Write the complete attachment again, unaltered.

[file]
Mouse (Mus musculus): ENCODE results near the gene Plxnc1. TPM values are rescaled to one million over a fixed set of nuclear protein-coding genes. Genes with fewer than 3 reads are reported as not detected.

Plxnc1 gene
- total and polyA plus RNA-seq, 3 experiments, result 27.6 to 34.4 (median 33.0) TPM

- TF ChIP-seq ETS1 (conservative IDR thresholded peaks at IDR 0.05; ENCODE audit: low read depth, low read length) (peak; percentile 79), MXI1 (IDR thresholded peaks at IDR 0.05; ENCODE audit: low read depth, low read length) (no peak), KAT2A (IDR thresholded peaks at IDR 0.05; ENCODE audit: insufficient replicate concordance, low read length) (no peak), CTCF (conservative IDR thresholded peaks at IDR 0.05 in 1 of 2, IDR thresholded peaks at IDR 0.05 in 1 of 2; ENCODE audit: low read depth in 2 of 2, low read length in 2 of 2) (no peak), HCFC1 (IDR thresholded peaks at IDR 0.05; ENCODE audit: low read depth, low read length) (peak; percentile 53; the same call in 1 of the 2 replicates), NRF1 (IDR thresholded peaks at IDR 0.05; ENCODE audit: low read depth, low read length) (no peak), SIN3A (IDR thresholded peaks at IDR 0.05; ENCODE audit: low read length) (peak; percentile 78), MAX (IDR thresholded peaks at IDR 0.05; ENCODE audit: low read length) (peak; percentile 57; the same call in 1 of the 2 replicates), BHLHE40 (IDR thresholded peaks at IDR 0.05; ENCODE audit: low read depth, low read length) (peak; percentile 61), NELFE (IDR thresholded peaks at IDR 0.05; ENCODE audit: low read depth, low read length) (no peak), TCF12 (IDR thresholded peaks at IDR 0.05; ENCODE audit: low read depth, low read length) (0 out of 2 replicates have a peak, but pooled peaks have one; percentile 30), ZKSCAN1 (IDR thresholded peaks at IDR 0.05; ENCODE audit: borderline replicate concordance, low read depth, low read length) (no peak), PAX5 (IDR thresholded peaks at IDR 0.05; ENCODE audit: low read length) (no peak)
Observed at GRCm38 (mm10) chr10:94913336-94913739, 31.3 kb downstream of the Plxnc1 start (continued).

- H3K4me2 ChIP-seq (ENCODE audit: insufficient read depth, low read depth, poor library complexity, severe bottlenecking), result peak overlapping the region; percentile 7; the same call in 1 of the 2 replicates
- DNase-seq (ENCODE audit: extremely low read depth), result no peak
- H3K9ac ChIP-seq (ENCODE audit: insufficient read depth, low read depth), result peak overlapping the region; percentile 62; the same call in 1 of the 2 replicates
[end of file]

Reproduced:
Mouse (Mus musculus): ENCODE results near the gene Plxnc1. TPM values are rescaled to one million over a fixed set of nuclear protein-coding genes. Genes with fewer than 3 reads are reported as not detected.

Plxnc1 gene
- total and polyA plus RNA-seq, 3 experiments, result 27.6 to 34.4 (median 33.0) TPM

- TF ChIP-seq ETS1 (conservative IDR thresholded peaks at IDR 0.05; ENCODE audit: low read depth, low read length) (peak; percentile 79), MXI1 (IDR thresholded peaks at IDR 0.05; ENCODE audit: low read depth, low read length) (no peak), KAT2A (IDR thresholded peaks at IDR 0.05; ENCODE audit: insufficient replicate concordance, low read length) (no peak), CTCF (conservative IDR thresholded peaks at IDR 0.05 in 1 of 2, IDR thresholded peaks at IDR 0.05 in 1 of 2; ENCODE audit: low read depth in 2 of 2, low read length in 2 of 2) (no peak), HCFC1 (IDR thresholded peaks at IDR 0.05; ENCODE audit: low read depth, low read length) (peak; percentile 53; the same call in 1 of the 2 replicates), NRF1 (IDR thresholded peaks at IDR 0.05; ENCODE audit: low read depth, low read length) (no peak), SIN3A (IDR thresholded peaks at IDR 0.05; ENCODE audit: low read length) (peak; percentile 78), MAX (IDR thresholded peaks at IDR 0.05; ENCODE audit: low read length) (peak; percentile 57; the same call in 1 of the 2 replicates), BHLHE40 (IDR thresholded peaks at IDR 0.05; ENCODE audit: low read depth, low read length) (peak; percentile 61), NELFE (IDR thresholded peaks at IDR 0.05; ENCODE audit: low read depth, low read length) (no peak), TCF12 (IDR thresholded peaks at IDR 0.05; ENCODE audit: low read depth, low read length) (0 out of 2 replicates have a peak, but pooled peaks have one; percentile 30), ZKSCAN1 (IDR thresholded peaks at IDR 0.05; ENCODE audit: borderline replicate concordance, low read depth, low read length) (no peak), PAX5 (IDR thresholded peaks at IDR 0.05; ENCODE audit: low read length) (no peak)
Observed at GRCm38 (mm10) chr10:94913336-94913739, 31.3 kb downstream of the Plxnc1 start (continued).

- H3K4me2 ChIP-seq (ENCODE audit: insufficient read depth, low read depth, poor library complexity, severe bottlenecking), result peak overlapping the region; percentile 7; the same call in 1 of the 2 replicates
- DNase-seq (ENCODE audit: extremely low read depth), result no peak
- H3K9ac ChIP-seq (ENCODE audit: insufficient read depth, low read depth), result peak overlapping the region; percentile 62; the same call in 1 of the 2 replicates